Energy Storage Sparking Minds, Pocketbooks of some Utility, Vendor Planners

Large-scale energy storage is a huge investment that at least some utility executives are banking on these days. Others are likely waiting to see if it keeps its juice, fiscally speaking.

Three recent announcements show that some power firms are sold on using battery technology to help smooth out the fluctuations of renewable energy and maintain grid reliability. E.ON North America, Consolidated Edison, Louisville Gas & Electric and San Diego Gas & Electric all announced or unveiled major storage projects here in the past few weeks. Private firm Alevo is planning a major expansion of its GridBank storage array production site in North Carolina.

This comes as the Energy Storage Association is gearing up for its annual conference and exhibition in Denver next month. The 27th annual conference will be April 18-20.

Does it all make sense from a fiscal point of view? Time will tell, as always, whether the steep investments prove to have a payoff and the renewables continue to come online which need stabilizing on the grid.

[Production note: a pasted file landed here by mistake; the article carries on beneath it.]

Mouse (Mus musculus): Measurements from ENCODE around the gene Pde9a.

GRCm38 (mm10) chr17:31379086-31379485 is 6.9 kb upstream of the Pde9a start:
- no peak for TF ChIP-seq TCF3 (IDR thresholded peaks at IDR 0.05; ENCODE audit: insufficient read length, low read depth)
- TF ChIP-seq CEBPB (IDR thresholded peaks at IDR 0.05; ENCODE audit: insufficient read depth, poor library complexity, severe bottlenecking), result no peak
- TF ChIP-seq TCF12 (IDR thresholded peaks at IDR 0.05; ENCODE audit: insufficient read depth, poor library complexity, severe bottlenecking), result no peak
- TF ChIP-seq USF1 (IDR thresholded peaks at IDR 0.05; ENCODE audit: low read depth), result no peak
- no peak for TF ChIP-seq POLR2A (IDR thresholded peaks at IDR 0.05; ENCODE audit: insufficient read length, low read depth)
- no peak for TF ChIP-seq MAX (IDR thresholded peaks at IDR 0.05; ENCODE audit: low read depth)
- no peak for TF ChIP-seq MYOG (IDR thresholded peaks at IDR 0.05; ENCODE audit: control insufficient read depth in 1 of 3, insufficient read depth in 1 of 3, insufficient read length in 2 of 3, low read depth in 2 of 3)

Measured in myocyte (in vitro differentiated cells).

But, those questions aside and with a new president promising to dump regulations and save the coal industry, many utilities still are moving ahead with energy storage.

San Diego Gas & Electric showcased its massive lithium-ion battery complex in Escondido, California late last month. SDG&E called the 30-MW storage plant the largest such li-ion facility in the world.

Built in partnership with AES Energy Storage, the Escondido plant can provide up to 120 MWh of energy, or enough for 20,000 customers for four hours. SDG&E and AES also built a 7.5 MW energy storage site in El Cajon, California.

These two projects, John Zahurancik, AES Energy Storage president said at the time, “are the latest proof of energy storage’s capacity to scale up and solve our most pressing grid issues in a short period.”

On the opposite coast, ConEdison is aiming for a smaller, yet equally important storage project to its region. The New York utility filed an application for a project called “Storage on Demand,” which will deploy batteries capable of sending 1 MW of power for four hours into the grid to serve local homes and businesses if needed.

“Battery storage technology is advancing quickly and can provide us with another tool to keep our service reliable on the days our customers need it the most,” said Matthew Ketschke, Con Edison’s vice president, Distributed Resource Integration, in the statement. “Battery storage can also help us defer making upgrades to our infrastructure, saving our customers money.”

Con Edison has formed a partnership with NRG Energy, which owns almost 50,000 megawatts of generation capacity across the United States, to develop and build the units at NRG’s generating station in Astoria, Queens. Storage on Demand will consist of two mobile battery trailers and one mobile electrical switchgear trailer.